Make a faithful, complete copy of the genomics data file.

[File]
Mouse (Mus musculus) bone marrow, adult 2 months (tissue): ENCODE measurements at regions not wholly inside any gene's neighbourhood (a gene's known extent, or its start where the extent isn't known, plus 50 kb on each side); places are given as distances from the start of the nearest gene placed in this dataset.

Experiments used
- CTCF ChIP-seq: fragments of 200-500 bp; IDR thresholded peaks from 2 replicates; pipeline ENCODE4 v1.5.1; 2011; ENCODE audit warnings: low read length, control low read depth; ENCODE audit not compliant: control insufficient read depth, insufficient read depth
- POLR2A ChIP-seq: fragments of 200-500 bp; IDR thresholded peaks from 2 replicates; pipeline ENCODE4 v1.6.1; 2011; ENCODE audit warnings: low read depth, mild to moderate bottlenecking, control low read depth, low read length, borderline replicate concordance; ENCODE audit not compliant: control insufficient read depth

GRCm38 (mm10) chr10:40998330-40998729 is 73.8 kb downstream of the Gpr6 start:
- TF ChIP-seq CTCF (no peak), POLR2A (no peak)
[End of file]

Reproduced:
Mouse (Mus musculus) bone marrow, adult 2 months (tissue): ENCODE measurements at regions not wholly inside any gene's neighbourhood (a gene's known extent, or its start where the extent isn't known, plus 50 kb on each side); places are given as distances from the start of the nearest gene placed in this dataset.

Experiments used
- CTCF ChIP-seq: fragments of 200-500 bp; IDR thresholded peaks from 2 replicates; pipeline ENCODE4 v1.5.1; 2011; ENCODE audit warnings: low read length, control low read depth; ENCODE audit not compliant: control insufficient read depth, insufficient read depth
- POLR2A ChIP-seq: fragments of 200-500 bp; IDR thresholded peaks from 2 replicates; pipeline ENCODE4 v1.6.1; 2011; ENCODE audit warnings: low read depth, mild to moderate bottlenecking, control low read depth, low read length, borderline replicate concordance; ENCODE audit not compliant: control insufficient read depth

GRCm38 (mm10) chr10:40998330-40998729 is 73.8 kb downstream of the Gpr6 start:
- TF ChIP-seq CTCF (no peak), POLR2A (no peak)